Britain will formally begin the process of leaving the European Union by next March and complete "Brexit" by 2019, Prime Minister Theresa May said Sunday.
May told the BBC she will present a "Great Repeal Bill" to remove the European Communities Act of 1972, making the UK an "independent, sovereign nation."
May, interviewed ahead of a Brexit speech at a Conservative conference, said her bill will adopt all existing EU laws into British law. Parliament then will decide which EU laws would be dropped or changed. May provided few insights on her vision for the delicate negotiations that lie ahead as the new relationship is forged.
Brexit was triggered by a stunning referendum on June 23, when Britons voted 52% to 48% to leave the EU bloc, which includes 27 other nations. Prime Minister David Cameron, who had campaigned to remain in the EU, resigned the next day, setting off a scramble for leadership of the ruling Conservative Party.
May, who was Cameron's Home Secretary, sought to replace Cameron by touting her experience and promising to abide by the will of the people. She emerged victorious even though she had opposed an EU departure after Brexit supporters failed to unify behind one candidate. May quickly made clear she would carry out a Brexit, naming former London mayor and Brexit leader Boris Johnson as foreign secretary.
She told the BBC on Sunday that she realized an influx of immigrants was perhaps the key issue that led to Brexit. The EU sets immigration rules — as well as other social and economic policies — for members, a power that has provoked a backlash in many European countries in addition to the U.K.
"When the vote took place, apart from the message of leaving the EU, there was also a clear message from the British people that they wanted us to control movement of people from the EU coming into the UK, so we will deliver on that," she said.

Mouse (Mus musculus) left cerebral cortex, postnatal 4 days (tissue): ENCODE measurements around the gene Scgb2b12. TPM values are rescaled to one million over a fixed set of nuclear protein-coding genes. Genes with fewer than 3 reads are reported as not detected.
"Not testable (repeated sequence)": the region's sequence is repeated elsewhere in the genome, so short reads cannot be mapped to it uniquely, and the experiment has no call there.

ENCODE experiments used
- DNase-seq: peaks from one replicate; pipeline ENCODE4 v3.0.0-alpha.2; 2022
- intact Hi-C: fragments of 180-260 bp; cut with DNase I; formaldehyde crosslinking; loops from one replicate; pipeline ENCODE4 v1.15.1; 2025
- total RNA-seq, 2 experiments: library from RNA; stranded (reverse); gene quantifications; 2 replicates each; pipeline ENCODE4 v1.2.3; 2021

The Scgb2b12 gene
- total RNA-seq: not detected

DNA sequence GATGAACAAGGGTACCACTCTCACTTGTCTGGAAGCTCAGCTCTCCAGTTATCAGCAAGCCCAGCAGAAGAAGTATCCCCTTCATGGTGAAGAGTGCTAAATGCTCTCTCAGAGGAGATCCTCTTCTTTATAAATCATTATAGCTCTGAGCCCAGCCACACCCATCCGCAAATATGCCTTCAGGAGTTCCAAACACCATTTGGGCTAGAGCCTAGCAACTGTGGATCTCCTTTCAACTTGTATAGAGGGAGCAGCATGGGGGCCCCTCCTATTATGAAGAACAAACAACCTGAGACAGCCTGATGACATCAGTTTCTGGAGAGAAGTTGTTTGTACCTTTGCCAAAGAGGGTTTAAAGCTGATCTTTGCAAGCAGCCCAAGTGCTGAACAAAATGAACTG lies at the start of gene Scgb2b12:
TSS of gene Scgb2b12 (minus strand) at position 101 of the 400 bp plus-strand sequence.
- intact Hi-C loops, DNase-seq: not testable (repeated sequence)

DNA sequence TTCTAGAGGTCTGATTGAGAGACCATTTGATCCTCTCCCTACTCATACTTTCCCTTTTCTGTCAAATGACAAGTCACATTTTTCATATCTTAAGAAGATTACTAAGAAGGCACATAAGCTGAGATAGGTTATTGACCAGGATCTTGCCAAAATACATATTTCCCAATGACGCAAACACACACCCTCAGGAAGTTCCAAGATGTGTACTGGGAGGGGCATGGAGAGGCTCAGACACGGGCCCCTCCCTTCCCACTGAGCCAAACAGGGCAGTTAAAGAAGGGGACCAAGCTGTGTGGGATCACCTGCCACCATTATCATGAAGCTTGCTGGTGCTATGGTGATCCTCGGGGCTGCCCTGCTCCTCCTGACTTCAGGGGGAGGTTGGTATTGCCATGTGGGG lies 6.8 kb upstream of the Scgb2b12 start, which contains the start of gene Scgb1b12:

When Britain formally triggers Article 50 of the Lisbon Treaty, a two-year clock starts for completion of Britain's exit from the political and economic bloc. The process can be extended if all parties agree.
Some EU leaders have suggested that Britain faces an all-or-nothing decision on Brexit — that the U.K. can't curb the influx of EU residents and refugees from the Middle East and Africa and still expect the free-trade privileges that come with EU membership. A key argument of those who campaigned to remain in the EU was that a Brexit would harm Britain's economy.
"It will be a choice facing the UK," French President Francois Hollande said in July. "Remain in the single market and then assume the free movement that goes with it... There cannot be freedom of movement of goods, free movement of capital, free movement of services if there isn't a free movement of people."
May, however, refused to link immigration to free trade, indicating that difficult negotiations are ahead.
"The way I look at it is we want to negotiate the right deal for the British people when we leave the EU. That (includes) negotiation on goods and services," she said. "I say let's actually sit down and say 'What will be right for the UK?' Let's go out and get it."